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The foreclosure itself - reportable on 1099-A - http://www.irs.gov/pub/irs-pdf/f1099a.pdf should be treated as disposition of the property at fair market value.
The short sale as you referred - the sale for less than the debt outstanding that is secured by the property - reportable on 1099-S - http://www.irs.gov/pub/irs-pdf/f1099s.pdf - should be treated as disposition of the property at the sale price.
The amount of debt forgiven reportable on 1099-C - http://www.irs.gov/pub/irs-pdf/f1099c.pdf
These transactions are not directly connected with the debt forgiveness. Generally - the bank may try to collect the money unless you file for the bankruptcy protection. The person may sell short and still assume the debt.
However if the debt is forgiven - generally it is taxable, unless an insolvency exemption apply -- you should file a form 982 - to proof your insolvency - and might exclude all or part of canceled debt from taxable income.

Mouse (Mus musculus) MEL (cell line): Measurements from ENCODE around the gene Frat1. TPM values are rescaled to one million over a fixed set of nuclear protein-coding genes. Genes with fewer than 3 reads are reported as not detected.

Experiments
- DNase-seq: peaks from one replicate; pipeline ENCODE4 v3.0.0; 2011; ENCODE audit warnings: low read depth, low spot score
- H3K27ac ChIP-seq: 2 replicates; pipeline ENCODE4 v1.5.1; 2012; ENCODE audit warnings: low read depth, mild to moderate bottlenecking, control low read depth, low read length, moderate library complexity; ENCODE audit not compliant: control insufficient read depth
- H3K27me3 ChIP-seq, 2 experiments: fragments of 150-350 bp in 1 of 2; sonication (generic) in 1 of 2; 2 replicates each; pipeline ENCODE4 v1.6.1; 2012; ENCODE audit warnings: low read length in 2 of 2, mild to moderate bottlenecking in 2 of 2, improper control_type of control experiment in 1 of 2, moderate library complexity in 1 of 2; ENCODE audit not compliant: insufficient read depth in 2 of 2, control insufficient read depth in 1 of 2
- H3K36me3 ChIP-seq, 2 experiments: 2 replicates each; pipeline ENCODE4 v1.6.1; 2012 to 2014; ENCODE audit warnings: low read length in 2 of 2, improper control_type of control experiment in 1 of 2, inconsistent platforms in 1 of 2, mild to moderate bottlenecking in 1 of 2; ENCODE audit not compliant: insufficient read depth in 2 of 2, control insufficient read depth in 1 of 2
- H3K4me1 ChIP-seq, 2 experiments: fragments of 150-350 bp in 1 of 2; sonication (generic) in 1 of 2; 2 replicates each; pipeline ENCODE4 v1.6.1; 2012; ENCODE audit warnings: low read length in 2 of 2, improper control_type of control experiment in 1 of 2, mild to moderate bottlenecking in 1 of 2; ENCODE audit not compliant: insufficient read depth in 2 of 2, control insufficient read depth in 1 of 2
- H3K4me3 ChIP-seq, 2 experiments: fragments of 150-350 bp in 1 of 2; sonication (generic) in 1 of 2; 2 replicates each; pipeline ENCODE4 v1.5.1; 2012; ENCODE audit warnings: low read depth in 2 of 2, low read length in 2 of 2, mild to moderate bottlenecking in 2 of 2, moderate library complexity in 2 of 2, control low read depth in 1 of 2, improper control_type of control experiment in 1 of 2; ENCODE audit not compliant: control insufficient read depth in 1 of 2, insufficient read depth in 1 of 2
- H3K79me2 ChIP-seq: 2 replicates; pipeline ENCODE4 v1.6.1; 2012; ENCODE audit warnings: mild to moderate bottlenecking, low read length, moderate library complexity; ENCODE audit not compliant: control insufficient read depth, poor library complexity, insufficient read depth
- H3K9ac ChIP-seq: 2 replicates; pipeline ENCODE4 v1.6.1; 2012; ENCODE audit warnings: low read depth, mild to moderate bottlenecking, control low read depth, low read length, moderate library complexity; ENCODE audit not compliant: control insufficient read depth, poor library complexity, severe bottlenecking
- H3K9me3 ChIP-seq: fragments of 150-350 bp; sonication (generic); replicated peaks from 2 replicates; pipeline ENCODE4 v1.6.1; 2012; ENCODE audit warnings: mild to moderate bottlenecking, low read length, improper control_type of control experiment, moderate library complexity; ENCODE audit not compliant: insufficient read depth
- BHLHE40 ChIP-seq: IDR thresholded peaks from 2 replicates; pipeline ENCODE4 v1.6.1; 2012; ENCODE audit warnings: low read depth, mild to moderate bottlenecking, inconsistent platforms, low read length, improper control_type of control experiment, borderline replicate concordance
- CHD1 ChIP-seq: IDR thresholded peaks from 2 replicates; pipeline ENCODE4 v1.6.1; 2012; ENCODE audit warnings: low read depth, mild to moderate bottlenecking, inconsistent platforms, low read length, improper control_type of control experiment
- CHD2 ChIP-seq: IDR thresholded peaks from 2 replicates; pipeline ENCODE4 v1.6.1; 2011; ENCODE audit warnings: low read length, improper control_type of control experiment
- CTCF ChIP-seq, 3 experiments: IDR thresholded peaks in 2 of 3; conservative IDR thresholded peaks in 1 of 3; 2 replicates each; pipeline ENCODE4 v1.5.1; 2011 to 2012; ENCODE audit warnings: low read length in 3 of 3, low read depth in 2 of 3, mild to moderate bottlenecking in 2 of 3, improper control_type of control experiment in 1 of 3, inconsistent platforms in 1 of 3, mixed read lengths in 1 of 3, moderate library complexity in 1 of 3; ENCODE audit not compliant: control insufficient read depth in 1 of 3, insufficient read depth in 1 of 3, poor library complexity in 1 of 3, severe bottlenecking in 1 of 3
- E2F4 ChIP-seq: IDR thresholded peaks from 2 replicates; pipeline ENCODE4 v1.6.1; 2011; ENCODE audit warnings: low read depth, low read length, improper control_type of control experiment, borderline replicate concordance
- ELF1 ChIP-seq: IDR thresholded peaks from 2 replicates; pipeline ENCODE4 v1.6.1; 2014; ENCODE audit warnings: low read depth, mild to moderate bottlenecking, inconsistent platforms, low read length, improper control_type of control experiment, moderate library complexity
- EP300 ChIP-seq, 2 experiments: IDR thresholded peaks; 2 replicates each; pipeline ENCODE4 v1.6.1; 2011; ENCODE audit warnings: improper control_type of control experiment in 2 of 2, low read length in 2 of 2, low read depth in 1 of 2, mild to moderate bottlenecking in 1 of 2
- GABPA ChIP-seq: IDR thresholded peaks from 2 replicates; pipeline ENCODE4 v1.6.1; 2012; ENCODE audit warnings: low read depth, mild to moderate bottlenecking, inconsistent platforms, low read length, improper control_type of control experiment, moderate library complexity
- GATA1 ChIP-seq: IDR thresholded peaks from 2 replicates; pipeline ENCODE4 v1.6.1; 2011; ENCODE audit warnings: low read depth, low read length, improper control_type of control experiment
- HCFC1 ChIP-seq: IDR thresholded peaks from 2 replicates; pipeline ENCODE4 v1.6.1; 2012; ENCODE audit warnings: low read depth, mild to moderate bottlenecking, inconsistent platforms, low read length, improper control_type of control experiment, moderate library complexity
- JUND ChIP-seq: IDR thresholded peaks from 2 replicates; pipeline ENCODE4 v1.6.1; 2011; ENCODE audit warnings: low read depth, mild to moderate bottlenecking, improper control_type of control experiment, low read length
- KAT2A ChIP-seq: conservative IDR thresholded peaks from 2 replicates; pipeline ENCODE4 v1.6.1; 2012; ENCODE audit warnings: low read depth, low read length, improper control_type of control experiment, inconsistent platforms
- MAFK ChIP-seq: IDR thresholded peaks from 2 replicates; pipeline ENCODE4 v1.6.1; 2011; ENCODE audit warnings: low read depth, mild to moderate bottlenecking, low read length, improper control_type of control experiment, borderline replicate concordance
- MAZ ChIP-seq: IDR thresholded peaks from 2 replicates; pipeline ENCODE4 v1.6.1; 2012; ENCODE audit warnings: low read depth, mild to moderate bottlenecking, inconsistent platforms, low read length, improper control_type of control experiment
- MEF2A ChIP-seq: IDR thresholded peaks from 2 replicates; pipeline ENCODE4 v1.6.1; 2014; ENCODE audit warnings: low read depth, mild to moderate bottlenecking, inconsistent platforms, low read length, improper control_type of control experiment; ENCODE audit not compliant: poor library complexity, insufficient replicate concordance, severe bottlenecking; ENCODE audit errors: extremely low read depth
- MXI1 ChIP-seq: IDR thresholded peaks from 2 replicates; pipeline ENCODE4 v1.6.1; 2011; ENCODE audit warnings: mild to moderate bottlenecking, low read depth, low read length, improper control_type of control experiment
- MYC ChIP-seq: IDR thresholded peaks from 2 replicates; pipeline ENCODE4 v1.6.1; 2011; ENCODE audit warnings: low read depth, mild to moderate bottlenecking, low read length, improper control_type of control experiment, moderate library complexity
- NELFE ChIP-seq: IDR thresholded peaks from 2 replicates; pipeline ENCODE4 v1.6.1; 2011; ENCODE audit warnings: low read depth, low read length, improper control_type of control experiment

Please see the IRS Publication 908 Bankruptcy Tax Guide - http://www.irs.gov/pub/irs-pdf/p908.pdf - with example of the form 982 on the last page.
Please be advised that you have only 6 month after tax return is due to file 982 form.
In additional - the Mortgage Forgiveness Debt Relief Act of 2007 signed at the end of the last year provides additional relief - http://www.govtrack.us/congress/bill.xpd?bill=h110-3648 that allows exclusion of income realized as a result of modification of the terms of the mortgage, or foreclosure on your principal residence.
The Act applies to qualified debt forgiven in 2007, 2008 or 2009 - and only to forgiven or canceled debt used to buy, build or substantially improve your principal residence, or to refinance debt incurred for those purposes.
You still need to file the form 982 to claim exclusion.